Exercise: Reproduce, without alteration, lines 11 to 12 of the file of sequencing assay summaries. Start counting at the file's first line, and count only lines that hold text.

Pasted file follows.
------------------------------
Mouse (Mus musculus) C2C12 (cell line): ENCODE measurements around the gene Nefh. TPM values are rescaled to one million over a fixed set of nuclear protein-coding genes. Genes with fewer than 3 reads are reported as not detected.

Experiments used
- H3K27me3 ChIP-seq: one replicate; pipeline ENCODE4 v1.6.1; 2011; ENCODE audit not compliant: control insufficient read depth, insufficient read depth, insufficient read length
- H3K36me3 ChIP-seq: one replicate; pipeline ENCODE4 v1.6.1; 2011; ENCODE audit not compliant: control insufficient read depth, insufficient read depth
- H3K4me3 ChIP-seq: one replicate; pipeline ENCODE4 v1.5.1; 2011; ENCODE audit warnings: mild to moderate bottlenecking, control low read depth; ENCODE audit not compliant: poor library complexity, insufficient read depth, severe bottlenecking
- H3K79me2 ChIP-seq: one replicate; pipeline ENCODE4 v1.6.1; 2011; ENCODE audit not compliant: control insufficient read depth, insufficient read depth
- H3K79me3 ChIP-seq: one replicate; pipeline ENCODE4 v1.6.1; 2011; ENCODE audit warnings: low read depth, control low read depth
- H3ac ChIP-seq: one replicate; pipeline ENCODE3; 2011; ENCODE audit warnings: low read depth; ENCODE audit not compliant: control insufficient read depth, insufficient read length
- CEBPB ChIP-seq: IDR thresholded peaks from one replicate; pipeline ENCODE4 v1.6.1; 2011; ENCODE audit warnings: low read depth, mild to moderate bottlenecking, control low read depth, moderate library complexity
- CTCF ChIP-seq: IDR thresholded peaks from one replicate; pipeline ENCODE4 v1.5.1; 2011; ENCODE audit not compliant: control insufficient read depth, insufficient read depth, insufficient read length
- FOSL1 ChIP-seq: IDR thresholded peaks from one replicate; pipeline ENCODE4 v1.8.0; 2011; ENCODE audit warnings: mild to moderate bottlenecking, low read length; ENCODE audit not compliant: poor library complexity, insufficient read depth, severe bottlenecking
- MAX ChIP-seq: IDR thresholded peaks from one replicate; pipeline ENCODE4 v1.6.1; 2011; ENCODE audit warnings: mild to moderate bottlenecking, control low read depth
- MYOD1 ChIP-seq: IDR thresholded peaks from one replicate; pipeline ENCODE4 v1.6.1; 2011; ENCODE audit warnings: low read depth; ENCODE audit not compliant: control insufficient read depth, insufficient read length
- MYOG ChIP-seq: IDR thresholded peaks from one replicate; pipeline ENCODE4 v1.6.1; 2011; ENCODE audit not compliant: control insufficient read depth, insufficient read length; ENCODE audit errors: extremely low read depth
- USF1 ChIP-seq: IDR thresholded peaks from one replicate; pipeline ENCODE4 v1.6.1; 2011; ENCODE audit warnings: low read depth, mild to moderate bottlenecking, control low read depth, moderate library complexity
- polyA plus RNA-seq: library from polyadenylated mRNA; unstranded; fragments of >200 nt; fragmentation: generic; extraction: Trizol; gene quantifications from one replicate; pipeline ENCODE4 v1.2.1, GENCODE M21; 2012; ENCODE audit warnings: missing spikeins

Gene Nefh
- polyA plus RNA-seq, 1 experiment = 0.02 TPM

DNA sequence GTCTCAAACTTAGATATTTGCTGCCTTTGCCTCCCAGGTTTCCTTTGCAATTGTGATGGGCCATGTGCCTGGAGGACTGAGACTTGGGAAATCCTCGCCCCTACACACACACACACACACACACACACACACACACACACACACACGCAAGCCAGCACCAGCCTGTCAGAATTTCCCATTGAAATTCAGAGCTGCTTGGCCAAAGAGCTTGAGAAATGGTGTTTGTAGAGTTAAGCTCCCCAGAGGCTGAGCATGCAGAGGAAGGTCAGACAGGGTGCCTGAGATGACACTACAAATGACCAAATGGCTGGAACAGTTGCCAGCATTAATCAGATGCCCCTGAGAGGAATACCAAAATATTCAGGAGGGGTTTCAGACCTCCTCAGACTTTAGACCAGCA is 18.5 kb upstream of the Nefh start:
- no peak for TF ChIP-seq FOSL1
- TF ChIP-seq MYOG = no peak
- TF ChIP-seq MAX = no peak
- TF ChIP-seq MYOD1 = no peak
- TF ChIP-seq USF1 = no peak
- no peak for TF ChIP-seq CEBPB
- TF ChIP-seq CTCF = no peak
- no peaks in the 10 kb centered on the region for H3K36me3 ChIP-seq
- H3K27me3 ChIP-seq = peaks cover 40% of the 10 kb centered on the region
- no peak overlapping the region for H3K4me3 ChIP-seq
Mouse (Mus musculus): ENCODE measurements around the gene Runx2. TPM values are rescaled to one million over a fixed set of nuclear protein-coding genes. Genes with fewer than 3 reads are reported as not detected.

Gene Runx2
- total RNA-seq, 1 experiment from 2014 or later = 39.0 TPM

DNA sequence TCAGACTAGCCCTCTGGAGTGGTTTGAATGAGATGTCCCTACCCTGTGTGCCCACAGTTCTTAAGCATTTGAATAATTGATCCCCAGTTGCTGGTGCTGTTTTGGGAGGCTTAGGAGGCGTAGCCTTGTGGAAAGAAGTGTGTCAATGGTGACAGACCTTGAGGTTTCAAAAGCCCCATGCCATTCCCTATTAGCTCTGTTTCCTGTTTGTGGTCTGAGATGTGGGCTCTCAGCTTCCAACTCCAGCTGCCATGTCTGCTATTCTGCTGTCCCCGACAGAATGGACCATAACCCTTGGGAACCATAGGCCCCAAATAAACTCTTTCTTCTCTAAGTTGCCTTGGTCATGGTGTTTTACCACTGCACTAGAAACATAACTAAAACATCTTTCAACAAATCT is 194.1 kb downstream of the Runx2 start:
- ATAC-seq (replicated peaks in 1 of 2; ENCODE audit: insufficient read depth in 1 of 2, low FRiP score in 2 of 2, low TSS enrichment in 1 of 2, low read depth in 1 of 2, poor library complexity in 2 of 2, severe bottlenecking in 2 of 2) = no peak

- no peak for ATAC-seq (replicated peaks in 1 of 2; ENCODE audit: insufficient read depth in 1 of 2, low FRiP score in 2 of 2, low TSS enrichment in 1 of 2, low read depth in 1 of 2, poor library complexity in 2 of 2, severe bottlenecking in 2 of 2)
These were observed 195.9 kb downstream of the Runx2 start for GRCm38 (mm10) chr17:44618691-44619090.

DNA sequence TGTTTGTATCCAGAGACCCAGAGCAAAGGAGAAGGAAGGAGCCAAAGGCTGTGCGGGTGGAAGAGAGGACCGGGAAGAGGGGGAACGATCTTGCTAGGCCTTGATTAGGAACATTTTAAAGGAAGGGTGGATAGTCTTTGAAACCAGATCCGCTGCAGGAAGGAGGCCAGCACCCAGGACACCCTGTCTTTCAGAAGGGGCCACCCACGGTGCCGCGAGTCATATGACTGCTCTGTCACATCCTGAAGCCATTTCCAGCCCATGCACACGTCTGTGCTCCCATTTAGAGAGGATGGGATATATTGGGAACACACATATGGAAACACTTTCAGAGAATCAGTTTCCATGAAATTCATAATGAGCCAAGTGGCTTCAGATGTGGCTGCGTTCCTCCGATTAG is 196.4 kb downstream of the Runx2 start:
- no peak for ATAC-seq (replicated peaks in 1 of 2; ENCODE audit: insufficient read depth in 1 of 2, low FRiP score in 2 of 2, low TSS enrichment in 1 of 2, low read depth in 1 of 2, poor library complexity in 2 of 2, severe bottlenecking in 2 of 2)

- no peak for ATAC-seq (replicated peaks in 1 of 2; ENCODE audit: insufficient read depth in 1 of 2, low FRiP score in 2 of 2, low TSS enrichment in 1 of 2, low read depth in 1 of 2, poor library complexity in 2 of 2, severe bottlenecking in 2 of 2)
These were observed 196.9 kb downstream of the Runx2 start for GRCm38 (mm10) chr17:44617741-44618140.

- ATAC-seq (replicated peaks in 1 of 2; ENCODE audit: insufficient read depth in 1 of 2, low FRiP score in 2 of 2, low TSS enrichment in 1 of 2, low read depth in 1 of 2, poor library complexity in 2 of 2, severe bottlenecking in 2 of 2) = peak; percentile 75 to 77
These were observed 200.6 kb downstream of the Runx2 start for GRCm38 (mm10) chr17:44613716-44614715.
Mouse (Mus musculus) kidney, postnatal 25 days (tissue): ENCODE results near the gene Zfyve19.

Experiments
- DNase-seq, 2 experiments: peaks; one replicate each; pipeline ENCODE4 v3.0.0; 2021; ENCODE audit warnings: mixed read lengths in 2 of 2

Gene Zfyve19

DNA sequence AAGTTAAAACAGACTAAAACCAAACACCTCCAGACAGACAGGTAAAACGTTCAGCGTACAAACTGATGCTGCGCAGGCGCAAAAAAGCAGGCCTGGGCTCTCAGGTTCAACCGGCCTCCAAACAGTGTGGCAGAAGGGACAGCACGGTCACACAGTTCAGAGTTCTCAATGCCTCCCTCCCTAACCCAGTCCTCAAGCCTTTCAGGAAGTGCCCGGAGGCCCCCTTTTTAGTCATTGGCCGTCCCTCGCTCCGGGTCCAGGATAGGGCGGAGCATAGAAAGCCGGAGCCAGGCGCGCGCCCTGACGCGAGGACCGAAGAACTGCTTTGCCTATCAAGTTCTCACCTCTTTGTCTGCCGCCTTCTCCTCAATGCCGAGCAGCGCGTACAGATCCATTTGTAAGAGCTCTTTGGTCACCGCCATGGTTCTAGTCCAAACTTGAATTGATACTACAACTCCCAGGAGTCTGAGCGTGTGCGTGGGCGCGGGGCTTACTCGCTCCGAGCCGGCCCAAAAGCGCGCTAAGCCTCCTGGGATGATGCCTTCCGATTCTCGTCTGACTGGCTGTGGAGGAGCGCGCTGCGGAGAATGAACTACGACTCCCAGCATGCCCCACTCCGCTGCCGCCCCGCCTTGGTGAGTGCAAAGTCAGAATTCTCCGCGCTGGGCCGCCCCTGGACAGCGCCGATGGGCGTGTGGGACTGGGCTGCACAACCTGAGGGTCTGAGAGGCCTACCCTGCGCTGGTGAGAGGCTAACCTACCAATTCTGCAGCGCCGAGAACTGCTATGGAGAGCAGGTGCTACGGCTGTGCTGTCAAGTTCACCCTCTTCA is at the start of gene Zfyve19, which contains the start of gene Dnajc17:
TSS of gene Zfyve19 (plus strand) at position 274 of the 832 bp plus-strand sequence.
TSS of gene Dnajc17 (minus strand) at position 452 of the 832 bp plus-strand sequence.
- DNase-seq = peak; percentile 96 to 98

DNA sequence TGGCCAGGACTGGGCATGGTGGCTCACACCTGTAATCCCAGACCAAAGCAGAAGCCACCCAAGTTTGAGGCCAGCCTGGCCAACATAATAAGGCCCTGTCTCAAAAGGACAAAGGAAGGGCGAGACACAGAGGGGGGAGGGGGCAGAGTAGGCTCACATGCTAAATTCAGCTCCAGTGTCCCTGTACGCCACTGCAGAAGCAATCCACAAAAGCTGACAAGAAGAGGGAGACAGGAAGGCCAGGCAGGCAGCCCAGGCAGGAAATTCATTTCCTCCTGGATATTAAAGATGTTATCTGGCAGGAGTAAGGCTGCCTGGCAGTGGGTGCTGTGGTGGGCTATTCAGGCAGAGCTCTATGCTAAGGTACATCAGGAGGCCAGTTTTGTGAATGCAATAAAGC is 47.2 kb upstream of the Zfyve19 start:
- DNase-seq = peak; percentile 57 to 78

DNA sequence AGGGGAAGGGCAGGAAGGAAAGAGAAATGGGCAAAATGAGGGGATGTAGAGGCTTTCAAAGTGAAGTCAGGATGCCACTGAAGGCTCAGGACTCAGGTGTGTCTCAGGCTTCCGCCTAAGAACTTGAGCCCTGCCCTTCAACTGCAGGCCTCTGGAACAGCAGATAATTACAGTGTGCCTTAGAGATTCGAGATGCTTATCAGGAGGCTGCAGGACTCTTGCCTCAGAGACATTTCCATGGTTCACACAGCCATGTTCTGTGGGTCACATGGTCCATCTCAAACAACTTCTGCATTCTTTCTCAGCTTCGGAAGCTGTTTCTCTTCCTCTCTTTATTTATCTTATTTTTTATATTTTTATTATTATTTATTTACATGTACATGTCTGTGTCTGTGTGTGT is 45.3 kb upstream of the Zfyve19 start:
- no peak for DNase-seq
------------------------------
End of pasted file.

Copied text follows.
- FOSL1 ChIP-seq: IDR thresholded peaks from one replicate; pipeline ENCODE4 v1.8.0; 2011; ENCODE audit warnings: mild to moderate bottlenecking, low read length; ENCODE audit not compliant: poor library complexity, insufficient read depth, severe bottlenecking
- MAX ChIP-seq: IDR thresholded peaks from one replicate; pipeline ENCODE4 v1.6.1; 2011; ENCODE audit warnings: mild to moderate bottlenecking, control low read depth